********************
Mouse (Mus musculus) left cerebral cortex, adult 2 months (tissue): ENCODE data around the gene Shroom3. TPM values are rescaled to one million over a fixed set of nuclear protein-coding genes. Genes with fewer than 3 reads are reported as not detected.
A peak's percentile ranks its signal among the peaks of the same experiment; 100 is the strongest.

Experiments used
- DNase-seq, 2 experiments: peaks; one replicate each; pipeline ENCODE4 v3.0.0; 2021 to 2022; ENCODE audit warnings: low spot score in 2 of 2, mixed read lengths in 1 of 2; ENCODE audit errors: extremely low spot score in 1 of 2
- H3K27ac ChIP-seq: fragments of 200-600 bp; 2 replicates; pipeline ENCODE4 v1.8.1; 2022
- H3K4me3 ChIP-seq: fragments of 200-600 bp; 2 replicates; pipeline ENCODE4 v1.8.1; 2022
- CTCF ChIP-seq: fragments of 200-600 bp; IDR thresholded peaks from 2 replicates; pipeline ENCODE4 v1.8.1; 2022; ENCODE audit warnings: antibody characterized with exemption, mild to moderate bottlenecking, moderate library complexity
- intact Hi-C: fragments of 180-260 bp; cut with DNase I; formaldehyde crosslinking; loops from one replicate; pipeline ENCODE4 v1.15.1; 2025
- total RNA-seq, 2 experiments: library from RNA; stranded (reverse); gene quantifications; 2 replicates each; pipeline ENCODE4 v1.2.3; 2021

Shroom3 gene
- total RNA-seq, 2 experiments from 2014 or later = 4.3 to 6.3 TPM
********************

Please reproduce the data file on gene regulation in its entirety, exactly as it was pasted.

Mouse (Mus musculus) left cerebral cortex, adult 2 months (tissue): ENCODE data around the gene Shroom3. TPM values are rescaled to one million over a fixed set of nuclear protein-coding genes. Genes with fewer than 3 reads are reported as not detected.
A peak's percentile ranks its signal among the peaks of the same experiment; 100 is the strongest.

Experiments used
- DNase-seq, 2 experiments: peaks; one replicate each; pipeline ENCODE4 v3.0.0; 2021 to 2022; ENCODE audit warnings: low spot score in 2 of 2, mixed read lengths in 1 of 2; ENCODE audit errors: extremely low spot score in 1 of 2
- H3K27ac ChIP-seq: fragments of 200-600 bp; 2 replicates; pipeline ENCODE4 v1.8.1; 2022
- H3K4me3 ChIP-seq: fragments of 200-600 bp; 2 replicates; pipeline ENCODE4 v1.8.1; 2022
- CTCF ChIP-seq: fragments of 200-600 bp; IDR thresholded peaks from 2 replicates; pipeline ENCODE4 v1.8.1; 2022; ENCODE audit warnings: antibody characterized with exemption, mild to moderate bottlenecking, moderate library complexity
- intact Hi-C: fragments of 180-260 bp; cut with DNase I; formaldehyde crosslinking; loops from one replicate; pipeline ENCODE4 v1.15.1; 2025
- total RNA-seq, 2 experiments: library from RNA; stranded (reverse); gene quantifications; 2 replicates each; pipeline ENCODE4 v1.2.3; 2021

Shroom3 gene
- total RNA-seq, 2 experiments from 2014 or later = 4.3 to 6.3 TPM